This review appeared originally in The Broad Street Review the week of February 26, 2017.  

Tuesday, February 21, 2017

Blomstedt illuminates Brahms

The Philadelphia Orchestra with Herbert Blomstedt and Garrick Ohlsson

Herbert Blomstedt is a small man, 89 years old, with a kind expression and gentle manner. But when he conducts Brahms, as he did last weekend with the Philadelphia Orchestra, he unleashes all the power and tenderness pent up in the score, that inert leafbud just waiting to explode. With graceful, birdlike motions, his white hands caress the air, sans baton, and you, the audience, feel he is a conjuror -- but of the highest, most respectable sort: a shaman, a priest. The whole world, expressed in sound, comes tumbling out of an orchestra staged differently than usual, with celli in the center and second violins to the right. It is less a concert than a revelation. 

(Photo of young Johannes Brahms 1833-1897)

Sculpting sound

I have never been much of a Brahms fan, but perhaps I hadn’t found the right interpreter until now. This season the Philadelphia Orchestra is performing all four of Brahms’s symphonies, and Yannick Nézet-Séguin led the orchestra with delightful performances of numbers 1 and 2. Symphony No. 3 in F major is a captivating work in a class of its own. It begins with a shoutout in the brass, rises on the upward sweep of the notes F–A-flat–F, and blends sweetness and surprise in the second movement.

The third movement contains one of the most beloved melodies in the classical repertoire, known not just to music lovers but also to popular culture buffs (remember Ingrid Bergman and Anthony Perkins in Goodbye Again or Frank Sinatra singing “Take my Love?”). In each phrase and measure,

Blomstedt honors this music’s integrity, emphasizing tenderness over sentiment. He sculpts the sound forces at his command, here emphasizing a pizzicato in the bass, there releasing a silken clarinet. The oboe, played by Richard Woodhams, takes up the tune, its brightness slicing through the dark of the full orchestra. What a staggering effect, but not out of keeping with Blomstedt’s vision for this work – one that marries intelligence with feeling.

The symphony ends with a conversation between minor and major, optimism winning out, and a return to the opening movement’s shining F–A-flat–F. Throughout, Blomstedt never faltered, always fresh in his understanding and ability to elicit exactly the desired context or effect. The conductor, who celebrated his 30th anniversary leading the Philadelphia Orchestra, was born in the United States to Swedish parents and studied at Juilliard, in Stockholm, and in Uppsala. He is conductor laureate of the San Francisco Symphony and was music director of the NDR Symphony and Leipzig Gewandhaus, as well as chief conductor of the Staatskapelle Dresden and many other posts in his long, distinguished career.
What I will remember most about his interpretation of Brahms’s Third was its lack of pomposity, the ability to express grandeur with nuance, and a deep understanding and irresistibly sincere enthusiasm.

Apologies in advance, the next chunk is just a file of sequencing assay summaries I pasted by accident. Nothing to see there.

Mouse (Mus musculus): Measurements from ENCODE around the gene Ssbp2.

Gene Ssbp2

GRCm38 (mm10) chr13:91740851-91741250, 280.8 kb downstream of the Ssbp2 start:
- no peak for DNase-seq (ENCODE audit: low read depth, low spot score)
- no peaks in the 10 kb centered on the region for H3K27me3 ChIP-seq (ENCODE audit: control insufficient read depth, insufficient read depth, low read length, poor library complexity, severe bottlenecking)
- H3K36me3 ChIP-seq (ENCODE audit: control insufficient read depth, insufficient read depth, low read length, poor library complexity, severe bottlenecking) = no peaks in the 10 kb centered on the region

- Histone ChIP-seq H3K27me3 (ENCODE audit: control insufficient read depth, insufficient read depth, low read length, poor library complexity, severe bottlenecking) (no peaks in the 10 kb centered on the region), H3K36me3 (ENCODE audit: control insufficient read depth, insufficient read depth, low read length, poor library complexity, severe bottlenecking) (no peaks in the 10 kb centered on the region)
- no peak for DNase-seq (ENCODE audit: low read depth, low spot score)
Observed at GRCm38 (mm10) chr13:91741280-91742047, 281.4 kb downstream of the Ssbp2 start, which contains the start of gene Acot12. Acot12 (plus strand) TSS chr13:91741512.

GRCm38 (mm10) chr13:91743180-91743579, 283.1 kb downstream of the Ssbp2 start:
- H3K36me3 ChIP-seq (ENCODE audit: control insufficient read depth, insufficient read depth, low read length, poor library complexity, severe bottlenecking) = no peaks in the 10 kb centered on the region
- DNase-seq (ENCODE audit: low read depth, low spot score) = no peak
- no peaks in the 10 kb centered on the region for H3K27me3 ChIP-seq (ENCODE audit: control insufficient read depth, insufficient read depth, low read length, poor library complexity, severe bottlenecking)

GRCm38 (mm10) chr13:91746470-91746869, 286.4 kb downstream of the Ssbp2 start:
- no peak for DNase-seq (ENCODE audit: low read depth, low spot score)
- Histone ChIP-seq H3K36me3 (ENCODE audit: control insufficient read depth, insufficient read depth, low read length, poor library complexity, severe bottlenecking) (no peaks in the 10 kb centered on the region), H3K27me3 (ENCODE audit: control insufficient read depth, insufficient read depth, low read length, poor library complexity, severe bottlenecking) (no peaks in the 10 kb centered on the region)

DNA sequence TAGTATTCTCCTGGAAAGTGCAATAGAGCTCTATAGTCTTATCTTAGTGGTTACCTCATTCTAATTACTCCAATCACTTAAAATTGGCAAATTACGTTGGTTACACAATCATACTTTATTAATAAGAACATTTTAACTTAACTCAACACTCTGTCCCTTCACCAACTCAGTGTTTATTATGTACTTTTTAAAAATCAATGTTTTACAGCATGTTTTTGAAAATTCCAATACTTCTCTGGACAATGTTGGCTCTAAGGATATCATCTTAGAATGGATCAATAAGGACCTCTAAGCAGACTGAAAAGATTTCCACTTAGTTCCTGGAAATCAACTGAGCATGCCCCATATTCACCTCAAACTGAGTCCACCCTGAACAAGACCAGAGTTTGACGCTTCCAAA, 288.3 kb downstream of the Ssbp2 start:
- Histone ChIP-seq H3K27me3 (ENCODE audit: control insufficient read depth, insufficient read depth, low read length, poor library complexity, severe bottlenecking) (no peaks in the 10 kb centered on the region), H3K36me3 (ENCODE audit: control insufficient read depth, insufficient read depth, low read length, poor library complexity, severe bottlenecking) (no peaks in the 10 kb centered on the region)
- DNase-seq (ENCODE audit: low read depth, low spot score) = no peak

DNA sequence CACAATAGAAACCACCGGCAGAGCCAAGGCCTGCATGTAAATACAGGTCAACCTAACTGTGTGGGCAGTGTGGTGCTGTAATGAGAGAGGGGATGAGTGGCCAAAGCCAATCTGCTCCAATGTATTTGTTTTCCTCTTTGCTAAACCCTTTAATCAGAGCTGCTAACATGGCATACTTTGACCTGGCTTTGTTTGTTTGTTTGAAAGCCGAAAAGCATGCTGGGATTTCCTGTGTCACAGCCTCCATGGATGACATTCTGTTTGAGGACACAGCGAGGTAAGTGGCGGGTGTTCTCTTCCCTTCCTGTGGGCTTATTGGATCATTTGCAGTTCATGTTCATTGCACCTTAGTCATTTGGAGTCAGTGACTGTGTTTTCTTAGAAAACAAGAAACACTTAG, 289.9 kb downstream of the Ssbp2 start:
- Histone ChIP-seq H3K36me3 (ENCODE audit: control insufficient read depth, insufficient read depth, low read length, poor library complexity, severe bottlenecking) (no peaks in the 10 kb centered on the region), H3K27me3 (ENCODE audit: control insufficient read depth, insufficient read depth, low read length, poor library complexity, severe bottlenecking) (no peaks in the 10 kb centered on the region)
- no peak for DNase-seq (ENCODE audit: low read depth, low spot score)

Giving a gift

Fortunately for us, Blomstedt also led the first half of the concert in Mozart’s 25th Piano Concerto, in sunny C major, with soloist Garrick Ohlsson, one of the most celebrated American pianists of our time. While not the last of his works in this form, the C major concerto K. 503 is considered the last of the grand piano concertos by the Austrian master and is contemporary to the Prague Symphony K. 504.

The concerto is scored for full orchestra, minus clarinets. Leading orchestral forces far mightier than those available in Mozart’s time, Blomstedt achieved a sound that was grand but not not overpowering, and respected the work’s classical character.

A familiar presence on Philadelphia concert stages, Ohlsson, who is highly regarded for his Chopin interpretations and overall mastery of the piano repertoire, brought a sure touch, lively intelligence, and pleasing tone. The first movement alone is a universe of musical sensation. Mozart invites us to share in everything he knows about music, from commanding our attention to beguiling us with a shy piano entrance to celestial tone painting. Mozart was one of Beethoven’s favorite composers, and perhaps the four-note motif of his Fifth Symphony can be traced to an appreciation of the first movement of this concerto, which flickers incandescently with its syncopated beat.

Ohlsson played the wonderful Brendel cadenza in the first movement, reminding us of the musical treasures we have lost because composers did not always write down the cadenzas they improvised for their works.

The second movement is not one of Mozart’s more melodic episodes, but holds its own as a serene and thoughtful respite, respecting the expanded capabilities of the piano of his day. In high spirits, Ohlsson played the energetic final movement with clarity, pleasure, and a bit of whimsy. Blomstedt tied up the strands of sound around him like the bow on a gift generously given to us by the composer and these performers.
(This review appeared in the Broad Street Review the week of Feb. 20, 2017.

Thursday, February 16, 2017

New novel by L.L. Holt named Finalist for a 2017 national book prize

Invictus, a new novel about music, race, and redemption, has been named a Finalist for the annual Landmark Prize for Fiction. Homebound Publications made the announcement on February 14, 2017. This year's prize went to Mark Seiler for the novel, River's Child. L.L. Holt was identified as the first of two Finalists for the award.

Several publishers are currently considering Invictus, the story of a Black child born to a devious white musician and his long-suffering wife in late 18th century Germany.  Based largely on fact and the result of years of research in Europe and the U.S., Invictus explores what it means to be different, the power of music and genius, and the indomitable human spirit. Publication is expected during the 2017-18 publishing cycle.